The Haryana Real Estate Regulatory Authority (HARERA), Gurugram, has directed real estate developer Splendor Landbase Ltd. to pay delayed possession charges at 10.6 percent interest to buyers in a commercial project after it failed to complete the construction and deliver units on time.
“The respondent promoter is directed to pay the delayed possession charges at the prescribed rate of interest 10.6 percent per annum for every month of delay from the due date of possession till the obtaining of the occupation certificate (OC) plus two months to the complainant(s) as per section 19(10) of the RERA Act,” said the order.
The decision was delivered by a bench comprising Ashok Sangwan, Vijay Kumar Goyal and Sanjeev Kumar Arora and it will benefit as many as 20 allottees involved in the matter.
According to a statement by HARERA Gurugram, the matter pertained to Splendor Trade Tower, a commercial project being developed by Splendor Landbase in Sector-65, Gurugram, since 2008.
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The Authority also directed the promoter to pay to allottees the arrears of interest accrued from the due date of possession till its admissibility.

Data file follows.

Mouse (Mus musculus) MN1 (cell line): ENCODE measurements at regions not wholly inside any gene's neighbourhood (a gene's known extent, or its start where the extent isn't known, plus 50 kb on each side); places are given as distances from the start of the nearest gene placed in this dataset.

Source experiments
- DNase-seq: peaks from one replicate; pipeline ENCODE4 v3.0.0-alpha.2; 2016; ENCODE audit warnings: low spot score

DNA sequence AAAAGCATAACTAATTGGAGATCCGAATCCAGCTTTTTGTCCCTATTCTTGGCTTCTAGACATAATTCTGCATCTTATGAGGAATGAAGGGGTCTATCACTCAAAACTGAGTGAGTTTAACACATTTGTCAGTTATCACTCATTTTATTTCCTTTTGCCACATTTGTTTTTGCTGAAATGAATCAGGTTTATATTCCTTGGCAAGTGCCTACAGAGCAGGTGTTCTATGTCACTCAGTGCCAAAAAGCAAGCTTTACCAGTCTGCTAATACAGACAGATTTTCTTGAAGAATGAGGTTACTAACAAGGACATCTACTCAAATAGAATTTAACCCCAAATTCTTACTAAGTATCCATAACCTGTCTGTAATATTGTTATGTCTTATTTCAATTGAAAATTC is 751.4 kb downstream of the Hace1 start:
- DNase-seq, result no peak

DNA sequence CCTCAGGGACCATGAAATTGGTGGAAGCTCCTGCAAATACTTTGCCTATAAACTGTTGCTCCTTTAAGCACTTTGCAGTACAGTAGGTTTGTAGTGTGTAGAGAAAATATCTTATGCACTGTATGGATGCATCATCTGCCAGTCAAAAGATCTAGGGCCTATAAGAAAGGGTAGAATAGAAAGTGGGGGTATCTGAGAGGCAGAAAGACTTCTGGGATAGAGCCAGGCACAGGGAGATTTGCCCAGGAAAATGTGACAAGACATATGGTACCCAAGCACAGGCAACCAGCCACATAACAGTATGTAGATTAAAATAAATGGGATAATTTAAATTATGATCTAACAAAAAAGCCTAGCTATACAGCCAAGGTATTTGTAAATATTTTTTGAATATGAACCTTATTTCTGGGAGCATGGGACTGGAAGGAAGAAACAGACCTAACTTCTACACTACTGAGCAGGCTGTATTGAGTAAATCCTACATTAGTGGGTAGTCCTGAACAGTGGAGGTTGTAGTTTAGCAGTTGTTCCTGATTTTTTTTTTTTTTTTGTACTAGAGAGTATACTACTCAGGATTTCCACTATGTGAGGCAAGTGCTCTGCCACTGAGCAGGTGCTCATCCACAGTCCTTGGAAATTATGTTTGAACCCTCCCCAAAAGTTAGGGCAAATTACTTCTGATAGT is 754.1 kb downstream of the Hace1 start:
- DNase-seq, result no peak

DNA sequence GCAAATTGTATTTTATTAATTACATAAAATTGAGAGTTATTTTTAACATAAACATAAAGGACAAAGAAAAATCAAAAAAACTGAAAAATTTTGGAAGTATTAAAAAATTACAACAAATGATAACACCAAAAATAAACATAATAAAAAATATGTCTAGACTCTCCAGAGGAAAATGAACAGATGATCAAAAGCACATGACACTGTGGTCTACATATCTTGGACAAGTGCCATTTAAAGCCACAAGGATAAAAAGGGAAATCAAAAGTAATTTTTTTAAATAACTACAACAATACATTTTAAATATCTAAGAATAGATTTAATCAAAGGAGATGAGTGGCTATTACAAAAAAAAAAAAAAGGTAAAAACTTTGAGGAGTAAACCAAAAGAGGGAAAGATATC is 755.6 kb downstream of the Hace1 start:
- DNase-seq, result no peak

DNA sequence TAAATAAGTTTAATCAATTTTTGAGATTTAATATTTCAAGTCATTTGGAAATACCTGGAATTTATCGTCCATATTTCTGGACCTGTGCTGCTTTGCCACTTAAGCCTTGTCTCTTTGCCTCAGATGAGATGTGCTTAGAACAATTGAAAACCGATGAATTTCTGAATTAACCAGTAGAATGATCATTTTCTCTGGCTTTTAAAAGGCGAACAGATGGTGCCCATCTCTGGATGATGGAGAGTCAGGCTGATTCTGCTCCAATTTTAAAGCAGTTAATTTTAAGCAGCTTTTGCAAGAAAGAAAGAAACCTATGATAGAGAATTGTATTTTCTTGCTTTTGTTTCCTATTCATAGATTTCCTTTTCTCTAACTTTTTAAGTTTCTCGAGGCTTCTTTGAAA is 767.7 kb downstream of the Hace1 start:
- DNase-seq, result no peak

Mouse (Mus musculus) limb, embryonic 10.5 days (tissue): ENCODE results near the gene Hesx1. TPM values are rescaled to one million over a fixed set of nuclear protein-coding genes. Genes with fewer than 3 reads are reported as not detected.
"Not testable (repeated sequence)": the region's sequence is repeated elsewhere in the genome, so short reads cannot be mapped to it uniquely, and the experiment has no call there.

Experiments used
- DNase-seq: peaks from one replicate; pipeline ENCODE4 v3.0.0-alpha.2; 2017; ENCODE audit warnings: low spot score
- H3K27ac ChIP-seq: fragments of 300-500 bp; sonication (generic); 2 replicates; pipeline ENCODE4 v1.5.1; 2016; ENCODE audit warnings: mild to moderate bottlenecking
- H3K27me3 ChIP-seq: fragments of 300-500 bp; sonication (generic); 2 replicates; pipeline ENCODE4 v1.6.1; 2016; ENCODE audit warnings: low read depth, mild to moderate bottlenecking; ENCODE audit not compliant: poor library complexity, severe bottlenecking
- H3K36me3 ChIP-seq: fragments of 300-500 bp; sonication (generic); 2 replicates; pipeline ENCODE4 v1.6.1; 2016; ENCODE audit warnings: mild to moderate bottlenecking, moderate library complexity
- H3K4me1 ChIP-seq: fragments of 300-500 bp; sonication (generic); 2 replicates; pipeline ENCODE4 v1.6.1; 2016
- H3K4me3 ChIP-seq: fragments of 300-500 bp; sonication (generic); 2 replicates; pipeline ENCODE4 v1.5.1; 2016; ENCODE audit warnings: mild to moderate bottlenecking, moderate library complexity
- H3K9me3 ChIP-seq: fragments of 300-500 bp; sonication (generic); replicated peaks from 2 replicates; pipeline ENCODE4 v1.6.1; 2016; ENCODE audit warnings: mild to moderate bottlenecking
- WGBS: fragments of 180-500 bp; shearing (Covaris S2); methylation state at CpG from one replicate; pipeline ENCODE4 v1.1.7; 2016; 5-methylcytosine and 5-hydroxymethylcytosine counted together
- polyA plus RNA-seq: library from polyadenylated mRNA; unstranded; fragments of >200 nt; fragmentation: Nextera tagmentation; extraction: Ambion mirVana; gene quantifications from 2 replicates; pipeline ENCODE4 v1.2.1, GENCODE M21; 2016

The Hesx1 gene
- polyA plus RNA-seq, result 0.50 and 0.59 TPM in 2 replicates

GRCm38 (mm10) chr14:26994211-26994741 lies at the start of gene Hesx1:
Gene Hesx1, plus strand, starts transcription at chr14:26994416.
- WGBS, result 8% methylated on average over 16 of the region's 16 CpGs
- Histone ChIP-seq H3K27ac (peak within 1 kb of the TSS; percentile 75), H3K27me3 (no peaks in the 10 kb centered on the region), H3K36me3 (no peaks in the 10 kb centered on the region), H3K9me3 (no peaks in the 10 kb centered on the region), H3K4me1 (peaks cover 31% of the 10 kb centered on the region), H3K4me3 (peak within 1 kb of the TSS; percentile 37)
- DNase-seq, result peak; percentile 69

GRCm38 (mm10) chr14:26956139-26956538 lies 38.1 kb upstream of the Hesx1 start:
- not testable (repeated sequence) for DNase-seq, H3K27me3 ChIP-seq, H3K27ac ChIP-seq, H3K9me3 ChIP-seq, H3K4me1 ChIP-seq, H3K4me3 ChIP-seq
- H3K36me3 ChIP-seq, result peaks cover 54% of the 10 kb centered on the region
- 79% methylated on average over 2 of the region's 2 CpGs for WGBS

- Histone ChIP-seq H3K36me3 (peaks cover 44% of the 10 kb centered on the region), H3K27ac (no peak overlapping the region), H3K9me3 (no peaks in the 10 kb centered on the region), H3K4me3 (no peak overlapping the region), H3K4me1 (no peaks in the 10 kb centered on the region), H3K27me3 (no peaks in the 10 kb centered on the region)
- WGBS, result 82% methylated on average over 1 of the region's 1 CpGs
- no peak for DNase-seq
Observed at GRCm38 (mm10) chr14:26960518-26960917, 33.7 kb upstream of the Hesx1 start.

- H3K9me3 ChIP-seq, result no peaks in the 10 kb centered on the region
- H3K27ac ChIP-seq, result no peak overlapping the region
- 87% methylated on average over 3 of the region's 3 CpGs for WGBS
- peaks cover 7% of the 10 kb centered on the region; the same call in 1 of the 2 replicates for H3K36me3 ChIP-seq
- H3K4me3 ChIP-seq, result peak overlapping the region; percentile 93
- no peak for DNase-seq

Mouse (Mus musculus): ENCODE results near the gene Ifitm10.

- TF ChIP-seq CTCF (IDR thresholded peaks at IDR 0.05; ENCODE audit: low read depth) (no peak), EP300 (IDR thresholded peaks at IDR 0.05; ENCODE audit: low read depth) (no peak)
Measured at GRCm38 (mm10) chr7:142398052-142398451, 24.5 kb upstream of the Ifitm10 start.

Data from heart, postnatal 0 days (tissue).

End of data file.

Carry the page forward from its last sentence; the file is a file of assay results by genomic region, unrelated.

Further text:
“And the arrears of such interest accrued from the due date of possession till its admissibility shall be paid by the promoters to the allottees within a period of 90 days from the date of this order as per rule 16(2) of the rules 2017,” the order said.
A request to the developer seeking a response did not yield an immediate response.
The Authority directed the allottees also to pay the promoter the outstanding dues, if any, within a period of 30 days.
The complainants had sought delayed payment charges with interest and also the quashing of unit cancellation notices sent to them by the promoter.
The allottees signed buyers’ agreements in May/June 2010. The due date for the completion of the project and handover of the allotted units was to be three years from the date of the agreements, or May/June 2013.
It is pleaded by the complainants that against the allotted units they had already paid a substantial amount, but the respondent-builder failed to complete the project and offer them the possession of the allotted units,” noted the order.
The company argued that after receiving the Occupancy Certificate for the project, it had offered possession of the units to the allottees. Despite repeated reminders and notices, the allottees failed to take possessions, it said, forcing it to issue a notice cancelling the allotments.
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“It is pertinent to mention here that when the allottees visited the project site, they found a number of variations and alterations in the building plan besides some common areas being encroached upon,” the HARERA order said.
“The fulcrum of the issues involved in all these cases pertains to the failure on the part of the promoter to deliver timely possession of the units in question,” the order concluded.